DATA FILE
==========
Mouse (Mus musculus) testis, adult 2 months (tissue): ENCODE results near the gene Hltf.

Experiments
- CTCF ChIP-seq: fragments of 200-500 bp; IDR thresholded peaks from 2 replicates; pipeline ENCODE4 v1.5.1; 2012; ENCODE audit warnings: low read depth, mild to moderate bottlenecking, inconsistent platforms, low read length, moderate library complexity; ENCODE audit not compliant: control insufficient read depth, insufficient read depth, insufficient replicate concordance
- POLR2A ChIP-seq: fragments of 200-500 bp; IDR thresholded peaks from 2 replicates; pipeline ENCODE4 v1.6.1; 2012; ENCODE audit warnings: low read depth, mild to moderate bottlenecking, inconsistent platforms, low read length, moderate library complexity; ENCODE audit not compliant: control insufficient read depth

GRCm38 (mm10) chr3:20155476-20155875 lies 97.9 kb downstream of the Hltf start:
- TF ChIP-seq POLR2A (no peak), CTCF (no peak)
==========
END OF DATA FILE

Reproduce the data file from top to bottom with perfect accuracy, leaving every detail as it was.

Mouse (Mus musculus) testis, adult 2 months (tissue): ENCODE results near the gene Hltf.

Experiments
- CTCF ChIP-seq: fragments of 200-500 bp; IDR thresholded peaks from 2 replicates; pipeline ENCODE4 v1.5.1; 2012; ENCODE audit warnings: low read depth, mild to moderate bottlenecking, inconsistent platforms, low read length, moderate library complexity; ENCODE audit not compliant: control insufficient read depth, insufficient read depth, insufficient replicate concordance
- POLR2A ChIP-seq: fragments of 200-500 bp; IDR thresholded peaks from 2 replicates; pipeline ENCODE4 v1.6.1; 2012; ENCODE audit warnings: low read depth, mild to moderate bottlenecking, inconsistent platforms, low read length, moderate library complexity; ENCODE audit not compliant: control insufficient read depth

GRCm38 (mm10) chr3:20155476-20155875 lies 97.9 kb downstream of the Hltf start:
- TF ChIP-seq POLR2A (no peak), CTCF (no peak)